Flying lanterns & Safe Returns

Lanterns made of biodegradable material, big and small, yellow colored with more bold red and blue checkered patterns, floated to the sky by the dozens, accompanied by fireworks, on the Saturday of the Resurrection. Traditions such as these, as well as a simple lighting of candles are customary to Orthodox Christians celebrating Easter week in several towns and villages in Greece and other parts of Eastern Europe.

I was in awe of the spectacle in the town of Leonidio former municipality of southern Arcadia, Eastern Peloponnesus. A small town with a traditional “Tsakonika” language dialect, and modern traditions including rock climbing, Leonidio will also have a summer feast of the eggplant  (aubergine) in the summer “Melitzazz” festival with jazz music 🎼

Yes, there are many pagan traditions that have made it across to religious Christian traditions as a fellow blogger rightfully addresses (Aratta) and the above are a welcomed change adding value to our trip while helping the local economy.

However, some practices are more difficult to fathom at close range including fireworks and other “poppers” including shooting guns for “fun”. This includes a random bullet on Easter Sunday landing in an 8-year-old’s head who is now fighting for her life in the town of Thiva, and a cameraman who lost his life at 58 from a misfired firework in the town of Kalamata. Many towns every year have fireworks to bring in tourism but at what costs? And we as viewers need to keep our healthy distance to prevent injury.

Health literacy people, to prevent injury by safe practices! The US Consumer Product Safety Commission puts out some good guidelines  to be safe around fireworks (CPSC) particularly for young children who may be “curious” or sensation-seeking teens and adults who tinker with danger.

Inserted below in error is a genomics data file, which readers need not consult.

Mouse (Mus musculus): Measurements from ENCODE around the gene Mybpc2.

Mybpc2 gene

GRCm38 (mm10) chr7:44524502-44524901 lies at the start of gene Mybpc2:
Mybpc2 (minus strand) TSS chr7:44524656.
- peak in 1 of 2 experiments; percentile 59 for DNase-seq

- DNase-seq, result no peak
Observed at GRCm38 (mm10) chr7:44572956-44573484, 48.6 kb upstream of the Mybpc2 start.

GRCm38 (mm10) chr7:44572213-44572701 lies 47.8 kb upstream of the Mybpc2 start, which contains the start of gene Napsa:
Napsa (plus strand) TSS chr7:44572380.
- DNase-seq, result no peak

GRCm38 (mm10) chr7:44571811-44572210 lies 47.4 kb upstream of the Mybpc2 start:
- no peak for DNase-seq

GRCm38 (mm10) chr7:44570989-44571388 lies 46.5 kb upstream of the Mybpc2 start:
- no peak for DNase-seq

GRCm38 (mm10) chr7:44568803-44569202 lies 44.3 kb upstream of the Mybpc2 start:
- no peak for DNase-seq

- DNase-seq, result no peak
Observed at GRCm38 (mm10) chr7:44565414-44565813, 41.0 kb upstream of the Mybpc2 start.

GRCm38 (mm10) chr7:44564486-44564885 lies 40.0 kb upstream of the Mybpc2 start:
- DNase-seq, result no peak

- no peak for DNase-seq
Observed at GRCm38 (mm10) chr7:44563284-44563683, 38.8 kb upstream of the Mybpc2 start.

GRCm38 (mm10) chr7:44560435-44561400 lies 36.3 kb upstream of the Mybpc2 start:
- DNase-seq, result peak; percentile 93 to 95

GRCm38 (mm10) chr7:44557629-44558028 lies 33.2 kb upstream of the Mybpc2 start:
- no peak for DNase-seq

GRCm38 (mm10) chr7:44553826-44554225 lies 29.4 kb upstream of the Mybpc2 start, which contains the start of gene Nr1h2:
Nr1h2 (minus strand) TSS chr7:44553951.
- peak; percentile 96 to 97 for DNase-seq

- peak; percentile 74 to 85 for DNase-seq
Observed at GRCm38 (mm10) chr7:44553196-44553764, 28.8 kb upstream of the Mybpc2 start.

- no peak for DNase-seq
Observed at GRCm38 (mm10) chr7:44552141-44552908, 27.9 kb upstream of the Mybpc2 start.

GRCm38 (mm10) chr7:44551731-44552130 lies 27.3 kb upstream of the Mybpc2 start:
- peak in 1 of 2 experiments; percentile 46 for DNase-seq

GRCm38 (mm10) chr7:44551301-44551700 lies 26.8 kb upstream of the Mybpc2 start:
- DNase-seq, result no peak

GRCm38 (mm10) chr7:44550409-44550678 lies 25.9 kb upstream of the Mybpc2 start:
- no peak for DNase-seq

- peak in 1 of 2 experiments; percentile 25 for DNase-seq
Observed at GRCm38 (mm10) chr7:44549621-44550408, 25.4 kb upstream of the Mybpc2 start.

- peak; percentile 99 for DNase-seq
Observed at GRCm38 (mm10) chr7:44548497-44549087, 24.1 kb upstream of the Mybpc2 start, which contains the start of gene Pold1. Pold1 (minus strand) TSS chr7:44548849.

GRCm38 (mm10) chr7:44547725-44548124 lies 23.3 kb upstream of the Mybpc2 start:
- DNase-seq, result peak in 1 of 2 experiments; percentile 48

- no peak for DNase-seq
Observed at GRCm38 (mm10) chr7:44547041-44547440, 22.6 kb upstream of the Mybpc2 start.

May Wreaths

On May 1st we make wreaths from the earth’s bounty!

Take a moment this May 1st to pick your flowers and dance around the May pole (May energy) or rethink labor “rights” traditionally celebrated as “Labour Day” by many countries, neither North America nor Australia (hmm!) , on the side of safety first and occupational health.

Luck O’ the ☘️ Irish!

2E8E2A7B-0BE8-4F57-B4E1-6741CA508BE4“Healthy Ireland” …. a great motto that we found got people’s attention printed on a lime green bag, as we walked around Dublin, Ireland this St. Patrick’s weekend. It seems this city fits the health literate cities model in terms of safety particularly since most of us are used to looking to the left side as we cross the street (drivers come from the right here as in the UK) so we need clear street markings and precautions to avoid pedestrian disasters!

Contributing  to the idea of “respecting cities” as locals or visitors, we observed  easily accessible cycling and walking paths, relatively spotless city streets with little to no dirty tagging  or “tag bombing” on city signs and historical buildings, clear signage and very helpful locals!

As with every westernized country that is over consuming sugar, fat, alcohol marketed to us daily,  all contribute to many chronic health issues if unmonitored (cardiovascular disease, obesity, alcoholism, cancer, etc.) it is important for us to keep our consumer populations informed about their health choices and habits. It’s ok to consume that “fat free in the middle” donut (LOL about the pink sign we saw outside a popular donut chain), a perfect Irish whiskey or apple cider once in a while but we also need to exercise a bit, take care around binge drinking (which happens on many college campuses and beyond) and enjoy all …. in moderation!

Thoroughly enjoyed the 4th EU Health Literacy conference in Dublin hearing about some great initiatives and building local and international networks.  We looked for shamrocks and leprechauns — no luck there — but at the end we had some great walks near the woods, ponds and castles (we recommend the half-day tour in Dublin at Malahide Castle).

Éirinn go Brách (Erin go Bragh phrase)! The Guinness was great and we toast to our luck in being there for the St. Patrick’s Day (March 17th) festivities  preparations  …. hoping the Luck O’ the Irish rubs off for all of us working together for healthier communities around the globe!